4. Campylobacter – also called as campylobacteriosis, an infectious disease caused by Campylobacter bacteria is one of the most common cause of diarrheal illness. Many more cases go undiagnosed or unreported. Most illnesses likely occur due to eating raw or undercooked poultry, or to eating something that touched it. Some are due to contaminated water, contact with animals, or drinking raw (unpasteurized) milk. Although people with this so called Campylobacter jejuni infection usually recover on their own, some need medical treatment. It is an infection affects many people every year. Most cases are not part of recognized outbreaks, and more cases occur in summer than in winter. This is the bacteria that can make people and animals sick. Note: dogs, cats and farm animals can also carry these bacteria. Symptoms are fever, headache and muscle pain, followed by diarrhea (often bloody), stomach pain, cramps, nausea and vomiting. Keep raw meat and poultry separate from ready-to-eat foods. Cook foods to a safe internal temperature. Drink only pasteurized milk and use a safe water supply.
5. Staphylococcus aureus – Staphylococcal (Staph) Food Poisoning is a gastrointestinal illness caused by eating foods contaminated with toxins produced by the bacterium Staphylococcus aureus (Staph) bacteria. Staph food poisoning is a gastrointestinal illness caused by eating foods contaminated with toxins produced by the bacterium Staphylococcus aureus (Staph) bacteria. About 25% of people and animals have Staph on their skin and in their nose. It usually does not cause illness in healthy people, but Staph has the ability to make toxins that can cause food poisoning.
*Some other germs don’t cause as many illnesses, but when they do, the illnesses are more likely to lead to hospitalization. Those germs include:
1.Clostridium botulinum – can come from improperly prepared home-canned, low-acid foods (e.g. corn, mushrooms, spaghetti sauce, salmon, and garlic in oil). Honey may also be contaminated with C. botulinum, (anaerobic bacteria), meaning they live and grow in low oxygen conditions. The bacteria from protective spores when conditions for survival are poor. The spores have a hard protective coating that encases the key parts of the bacterium and has layers of protective membranes. Within these membranes and the hard coating, the dormant bacterium is able to survive for years). Symptoms are nausea, vomiting, fatigue, dizziness, headache, double vision, and dryness in the throat and nose. In some cases, these may lead to respiratory failure, paralysis and even death.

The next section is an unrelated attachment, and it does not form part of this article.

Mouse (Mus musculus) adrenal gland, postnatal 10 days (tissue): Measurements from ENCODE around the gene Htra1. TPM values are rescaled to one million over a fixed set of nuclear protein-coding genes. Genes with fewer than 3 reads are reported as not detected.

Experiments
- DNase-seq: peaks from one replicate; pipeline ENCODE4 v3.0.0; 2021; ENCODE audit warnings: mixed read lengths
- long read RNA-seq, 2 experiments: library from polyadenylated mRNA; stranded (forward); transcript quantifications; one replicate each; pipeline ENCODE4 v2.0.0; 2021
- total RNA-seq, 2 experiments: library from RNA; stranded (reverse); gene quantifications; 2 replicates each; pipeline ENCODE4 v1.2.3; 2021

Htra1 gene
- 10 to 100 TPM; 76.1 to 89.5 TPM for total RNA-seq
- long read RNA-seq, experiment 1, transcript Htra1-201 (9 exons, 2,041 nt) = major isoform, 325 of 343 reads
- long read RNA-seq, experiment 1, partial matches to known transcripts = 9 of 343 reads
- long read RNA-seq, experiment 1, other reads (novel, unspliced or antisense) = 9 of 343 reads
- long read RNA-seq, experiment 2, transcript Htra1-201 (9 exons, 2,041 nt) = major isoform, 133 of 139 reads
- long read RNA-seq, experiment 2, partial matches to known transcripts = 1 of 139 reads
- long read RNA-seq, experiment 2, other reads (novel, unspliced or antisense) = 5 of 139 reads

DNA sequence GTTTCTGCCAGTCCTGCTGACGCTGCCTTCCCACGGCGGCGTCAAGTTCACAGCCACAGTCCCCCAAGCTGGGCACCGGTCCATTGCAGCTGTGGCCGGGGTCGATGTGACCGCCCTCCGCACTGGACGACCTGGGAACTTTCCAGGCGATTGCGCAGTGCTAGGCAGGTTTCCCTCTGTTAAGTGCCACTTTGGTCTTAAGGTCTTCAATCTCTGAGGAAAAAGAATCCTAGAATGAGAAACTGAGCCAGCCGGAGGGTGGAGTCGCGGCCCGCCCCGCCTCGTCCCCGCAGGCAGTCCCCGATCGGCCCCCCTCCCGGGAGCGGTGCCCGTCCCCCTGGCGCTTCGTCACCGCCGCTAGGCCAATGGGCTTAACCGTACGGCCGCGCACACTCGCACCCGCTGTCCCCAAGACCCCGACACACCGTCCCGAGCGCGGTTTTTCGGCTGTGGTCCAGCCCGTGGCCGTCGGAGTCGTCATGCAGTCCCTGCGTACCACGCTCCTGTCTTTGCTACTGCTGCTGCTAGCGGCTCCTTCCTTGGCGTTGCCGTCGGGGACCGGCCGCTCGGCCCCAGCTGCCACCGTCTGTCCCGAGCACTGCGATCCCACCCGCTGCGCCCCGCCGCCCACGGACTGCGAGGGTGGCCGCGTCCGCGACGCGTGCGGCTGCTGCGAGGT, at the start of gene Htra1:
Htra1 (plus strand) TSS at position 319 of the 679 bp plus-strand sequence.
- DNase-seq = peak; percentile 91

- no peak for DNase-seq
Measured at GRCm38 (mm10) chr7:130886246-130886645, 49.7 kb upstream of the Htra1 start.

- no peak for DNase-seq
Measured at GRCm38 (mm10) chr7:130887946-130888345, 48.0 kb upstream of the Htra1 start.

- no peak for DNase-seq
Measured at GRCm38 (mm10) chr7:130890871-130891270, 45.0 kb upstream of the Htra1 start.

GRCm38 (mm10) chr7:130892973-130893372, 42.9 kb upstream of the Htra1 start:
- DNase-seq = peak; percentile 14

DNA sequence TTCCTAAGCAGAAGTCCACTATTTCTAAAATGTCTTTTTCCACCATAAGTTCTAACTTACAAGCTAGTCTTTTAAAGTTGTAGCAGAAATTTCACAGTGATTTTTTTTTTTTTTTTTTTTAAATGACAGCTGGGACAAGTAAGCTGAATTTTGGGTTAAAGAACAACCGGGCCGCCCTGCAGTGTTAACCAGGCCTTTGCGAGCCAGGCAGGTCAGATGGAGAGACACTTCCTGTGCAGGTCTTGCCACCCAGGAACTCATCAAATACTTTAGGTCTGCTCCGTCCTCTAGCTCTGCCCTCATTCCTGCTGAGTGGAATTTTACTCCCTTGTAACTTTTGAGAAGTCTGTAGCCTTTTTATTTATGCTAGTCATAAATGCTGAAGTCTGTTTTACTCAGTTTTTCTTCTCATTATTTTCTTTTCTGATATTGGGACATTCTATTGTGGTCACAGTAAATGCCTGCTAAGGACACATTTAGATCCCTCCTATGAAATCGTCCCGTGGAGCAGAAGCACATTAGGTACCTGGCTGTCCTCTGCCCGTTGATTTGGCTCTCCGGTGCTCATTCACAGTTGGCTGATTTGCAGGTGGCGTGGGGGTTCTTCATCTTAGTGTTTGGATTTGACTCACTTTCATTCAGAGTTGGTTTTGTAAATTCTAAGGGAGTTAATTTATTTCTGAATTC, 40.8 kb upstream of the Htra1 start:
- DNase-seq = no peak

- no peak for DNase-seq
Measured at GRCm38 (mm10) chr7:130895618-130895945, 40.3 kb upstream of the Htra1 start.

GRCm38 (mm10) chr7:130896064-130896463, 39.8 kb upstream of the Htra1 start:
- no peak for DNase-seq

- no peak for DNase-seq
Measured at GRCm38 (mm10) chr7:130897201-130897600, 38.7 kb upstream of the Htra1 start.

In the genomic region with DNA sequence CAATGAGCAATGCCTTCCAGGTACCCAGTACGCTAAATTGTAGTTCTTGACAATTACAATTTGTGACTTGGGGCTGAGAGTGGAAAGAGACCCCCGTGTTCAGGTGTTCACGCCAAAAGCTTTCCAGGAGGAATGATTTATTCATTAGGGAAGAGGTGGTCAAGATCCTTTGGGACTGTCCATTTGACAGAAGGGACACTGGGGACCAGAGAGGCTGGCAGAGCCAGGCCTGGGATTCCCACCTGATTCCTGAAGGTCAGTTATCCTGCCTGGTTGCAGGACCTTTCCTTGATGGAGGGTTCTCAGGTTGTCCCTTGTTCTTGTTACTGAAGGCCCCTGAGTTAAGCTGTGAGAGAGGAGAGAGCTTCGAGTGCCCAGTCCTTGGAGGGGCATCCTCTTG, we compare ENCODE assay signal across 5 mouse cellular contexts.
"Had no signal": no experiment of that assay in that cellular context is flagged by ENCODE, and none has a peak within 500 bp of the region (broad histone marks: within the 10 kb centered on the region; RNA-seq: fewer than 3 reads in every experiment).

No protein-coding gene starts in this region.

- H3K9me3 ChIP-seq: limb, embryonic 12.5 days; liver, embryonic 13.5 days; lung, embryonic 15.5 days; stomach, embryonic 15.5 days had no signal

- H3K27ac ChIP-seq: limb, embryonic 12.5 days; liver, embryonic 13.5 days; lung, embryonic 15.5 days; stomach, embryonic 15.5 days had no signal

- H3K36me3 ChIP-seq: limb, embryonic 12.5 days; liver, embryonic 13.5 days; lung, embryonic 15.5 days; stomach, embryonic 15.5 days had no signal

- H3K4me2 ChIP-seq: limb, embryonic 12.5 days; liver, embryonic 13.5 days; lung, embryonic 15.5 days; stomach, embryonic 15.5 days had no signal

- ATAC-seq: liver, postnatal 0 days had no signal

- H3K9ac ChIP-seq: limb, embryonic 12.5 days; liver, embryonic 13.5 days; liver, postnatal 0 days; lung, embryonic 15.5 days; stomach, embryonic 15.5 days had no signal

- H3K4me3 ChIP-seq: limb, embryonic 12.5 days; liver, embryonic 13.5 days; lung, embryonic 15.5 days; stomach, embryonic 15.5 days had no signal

Never eat food from cans that are dented, leaking or bulging. Be sure to follow proper canning processes when canning foods at home. Refrigerate all foods that are labelled “keep refrigerated”. Do not feed honey to children less than one year due to these possibilities, as they gets older, they can have honey because their mature digestive systems move the Clostridium bacteria spores through the body before they can cause harm.
Most illnesses likely occur due to eating raw or undercooked poultry, or to eating something that touched it. Some are due to contaminated water, contact with animals, or drinking raw (unpasteurized) milk. So, keep raw meat and poultry separate from ready-to-eat foods. Cook foods to a safe internal temperature. Drink only pasteurized milk and use a safe water supply.
2. Listeria – non-dried processed meats (hot dogs, and deli meats), unpasteurized (raw) milk and milk products (soft cheese), raw vegetables, raw or undercooked meat, poultry or fish. Listeria may result to vomiting, nausea, fever, headache, cramps, diarrhea and constipation. Some may develop meningitis encephalitis (a brain infection) and/or septicemia (blood poisoning) which can result in death. Thoroughly cook meat, poultry and fish. Heat hot dogs to steaming hot. Keep leftovers in the refrigerator to a maximum or four days and reheat thoroughly before eating. Wash fresh vegetables and fruit well. Avoid unpasteurized milk and milk products.
3. E.coli – raw or uncooked meats (especially ground meats), raw vegetables and fruit. Untreated water and unpasteurized (raw) milk and pasteurized apple juice or cider. Stomach cramps, diarrhea (sometimes bloody) and fever. Some may develop Hemolytic Uremic Syndrome, an unusual type of kidney failure and blood disorder, which can result in death. Keep your hands, foods preparation surfaces and utensils clean. Avoid cross-contamination. Rinse raw vegetables and fruit well. Store and cook foods properly.
4. Vibrio – bacteria naturally live in certain coastal waters and are present in higher concentrations between May and October when water temperatures are warmer. Thoroughly cook meat, poultry and fish. Heat hot dogs to steaming hot. Keep leftovers in the refrigerator to a maximum or four days and reheat thoroughly before eating. Wash fresh vegetables and fruit well. Avoid unpasteurized milk and milk products.
What can you do?
Harmful bacteria can infect our food at any point in the food chain, from the farm to when it reaches our plate. The good news is – most cases can be prevented by using safe food handling practices (remember: if our kitchen surface that are contaminated by raw meats in the process of preparing it is not properly cleaned. And, it so happened that our child reached out in there for something and eat with his bare hands, what do you think might happen? We have to be extra careful when buying produce, as well as from preparing those). Well, another thing is, we must also practice using a food thermometer to check that our food is cooked properly.
Remember, you usually can’t tell whether foods are contaminated by the way they look, smell, or taste. So, the safe rule of thumb is –
“When in doubt, throw it out!”
If you think you have a foodborne illness, report it to your doctor or health department.